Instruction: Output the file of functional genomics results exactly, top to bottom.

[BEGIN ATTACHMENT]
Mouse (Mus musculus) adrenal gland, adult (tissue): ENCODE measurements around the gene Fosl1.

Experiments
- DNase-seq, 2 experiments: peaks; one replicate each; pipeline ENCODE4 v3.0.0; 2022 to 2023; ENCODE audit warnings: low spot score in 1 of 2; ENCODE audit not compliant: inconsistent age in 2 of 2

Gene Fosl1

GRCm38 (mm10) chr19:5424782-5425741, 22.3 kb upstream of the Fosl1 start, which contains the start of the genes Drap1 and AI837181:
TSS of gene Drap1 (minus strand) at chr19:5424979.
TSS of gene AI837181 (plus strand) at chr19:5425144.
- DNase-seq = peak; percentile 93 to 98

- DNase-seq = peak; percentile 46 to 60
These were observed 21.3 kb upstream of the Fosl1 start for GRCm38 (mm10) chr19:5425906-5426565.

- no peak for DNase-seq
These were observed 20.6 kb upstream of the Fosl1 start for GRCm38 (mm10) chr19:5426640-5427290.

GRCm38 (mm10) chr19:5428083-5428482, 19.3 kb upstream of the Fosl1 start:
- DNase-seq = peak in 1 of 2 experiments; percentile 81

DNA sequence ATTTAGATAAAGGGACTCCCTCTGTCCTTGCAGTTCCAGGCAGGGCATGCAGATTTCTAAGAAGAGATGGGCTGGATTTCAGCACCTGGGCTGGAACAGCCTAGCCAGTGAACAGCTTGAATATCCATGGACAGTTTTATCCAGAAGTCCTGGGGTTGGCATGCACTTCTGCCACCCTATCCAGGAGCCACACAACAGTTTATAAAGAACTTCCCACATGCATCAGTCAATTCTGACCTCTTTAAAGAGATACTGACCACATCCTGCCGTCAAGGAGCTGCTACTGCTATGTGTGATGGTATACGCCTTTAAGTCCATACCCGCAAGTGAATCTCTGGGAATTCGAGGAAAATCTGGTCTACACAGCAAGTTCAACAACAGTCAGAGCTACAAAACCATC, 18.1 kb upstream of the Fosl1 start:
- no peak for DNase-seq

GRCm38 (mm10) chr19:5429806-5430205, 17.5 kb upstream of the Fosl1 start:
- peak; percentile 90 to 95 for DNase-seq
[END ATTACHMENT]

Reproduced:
Mouse (Mus musculus) adrenal gland, adult (tissue): ENCODE measurements around the gene Fosl1.

Experiments
- DNase-seq, 2 experiments: peaks; one replicate each; pipeline ENCODE4 v3.0.0; 2022 to 2023; ENCODE audit warnings: low spot score in 1 of 2; ENCODE audit not compliant: inconsistent age in 2 of 2

Gene Fosl1

GRCm38 (mm10) chr19:5424782-5425741, 22.3 kb upstream of the Fosl1 start, which contains the start of the genes Drap1 and AI837181:
TSS of gene Drap1 (minus strand) at chr19:5424979.
TSS of gene AI837181 (plus strand) at chr19:5425144.
- DNase-seq = peak; percentile 93 to 98

- DNase-seq = peak; percentile 46 to 60
These were observed 21.3 kb upstream of the Fosl1 start for GRCm38 (mm10) chr19:5425906-5426565.

- no peak for DNase-seq
These were observed 20.6 kb upstream of the Fosl1 start for GRCm38 (mm10) chr19:5426640-5427290.

GRCm38 (mm10) chr19:5428083-5428482, 19.3 kb upstream of the Fosl1 start:
- DNase-seq = peak in 1 of 2 experiments; percentile 81

DNA sequence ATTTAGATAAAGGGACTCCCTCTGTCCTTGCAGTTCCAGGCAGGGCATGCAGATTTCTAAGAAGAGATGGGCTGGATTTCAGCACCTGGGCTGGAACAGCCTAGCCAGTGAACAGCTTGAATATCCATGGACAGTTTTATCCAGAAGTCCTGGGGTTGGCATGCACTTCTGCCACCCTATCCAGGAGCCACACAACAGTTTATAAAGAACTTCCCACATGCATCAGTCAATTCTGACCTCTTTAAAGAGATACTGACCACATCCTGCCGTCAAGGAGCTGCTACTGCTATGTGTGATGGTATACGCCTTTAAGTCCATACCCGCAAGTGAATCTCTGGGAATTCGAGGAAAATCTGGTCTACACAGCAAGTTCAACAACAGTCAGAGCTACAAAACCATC, 18.1 kb upstream of the Fosl1 start:
- no peak for DNase-seq

GRCm38 (mm10) chr19:5429806-5430205, 17.5 kb upstream of the Fosl1 start:
- peak; percentile 90 to 95 for DNase-seq